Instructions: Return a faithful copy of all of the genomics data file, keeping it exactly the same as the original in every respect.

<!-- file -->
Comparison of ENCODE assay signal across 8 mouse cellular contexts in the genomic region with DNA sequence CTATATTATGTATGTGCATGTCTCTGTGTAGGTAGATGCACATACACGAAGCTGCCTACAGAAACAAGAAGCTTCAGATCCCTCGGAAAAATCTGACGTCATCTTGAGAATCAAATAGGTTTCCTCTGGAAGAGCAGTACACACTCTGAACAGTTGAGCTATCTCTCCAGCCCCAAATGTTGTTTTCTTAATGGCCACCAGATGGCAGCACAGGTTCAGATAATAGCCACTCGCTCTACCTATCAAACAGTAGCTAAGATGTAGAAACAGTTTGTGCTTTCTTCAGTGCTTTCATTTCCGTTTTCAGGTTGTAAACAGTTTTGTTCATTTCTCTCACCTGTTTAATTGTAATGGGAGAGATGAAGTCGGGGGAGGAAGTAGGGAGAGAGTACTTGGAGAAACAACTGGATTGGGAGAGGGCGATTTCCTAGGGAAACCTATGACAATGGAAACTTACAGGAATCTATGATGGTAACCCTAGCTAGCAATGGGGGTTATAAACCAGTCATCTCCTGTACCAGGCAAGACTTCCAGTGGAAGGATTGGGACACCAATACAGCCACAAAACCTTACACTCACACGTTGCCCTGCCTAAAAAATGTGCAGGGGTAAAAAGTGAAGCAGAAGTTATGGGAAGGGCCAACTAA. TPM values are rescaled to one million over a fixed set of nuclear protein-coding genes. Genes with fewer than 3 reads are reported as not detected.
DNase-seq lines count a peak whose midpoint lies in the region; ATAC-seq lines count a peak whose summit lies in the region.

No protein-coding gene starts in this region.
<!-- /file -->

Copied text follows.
Comparison of ENCODE assay signal across 8 mouse cellular contexts in the genomic region with DNA sequence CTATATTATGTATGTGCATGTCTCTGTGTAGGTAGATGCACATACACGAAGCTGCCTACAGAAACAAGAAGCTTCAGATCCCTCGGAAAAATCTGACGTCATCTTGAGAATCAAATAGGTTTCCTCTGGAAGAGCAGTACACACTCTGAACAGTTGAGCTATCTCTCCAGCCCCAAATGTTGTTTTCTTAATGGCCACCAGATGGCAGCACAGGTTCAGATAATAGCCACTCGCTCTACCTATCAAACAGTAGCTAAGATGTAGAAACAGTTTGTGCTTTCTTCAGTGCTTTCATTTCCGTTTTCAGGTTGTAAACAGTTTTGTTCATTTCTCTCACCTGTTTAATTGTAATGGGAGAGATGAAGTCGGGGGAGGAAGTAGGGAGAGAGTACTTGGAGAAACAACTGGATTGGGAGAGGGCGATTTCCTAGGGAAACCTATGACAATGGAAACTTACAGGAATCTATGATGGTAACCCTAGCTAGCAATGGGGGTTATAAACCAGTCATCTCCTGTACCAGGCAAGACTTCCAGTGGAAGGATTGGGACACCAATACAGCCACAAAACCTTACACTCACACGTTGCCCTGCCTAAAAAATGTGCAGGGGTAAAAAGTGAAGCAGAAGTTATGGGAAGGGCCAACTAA. TPM values are rescaled to one million over a fixed set of nuclear protein-coding genes. Genes with fewer than 3 reads are reported as not detected.
DNase-seq lines count a peak whose midpoint lies in the region; ATAC-seq lines count a peak whose summit lies in the region.

No protein-coding gene starts in this region.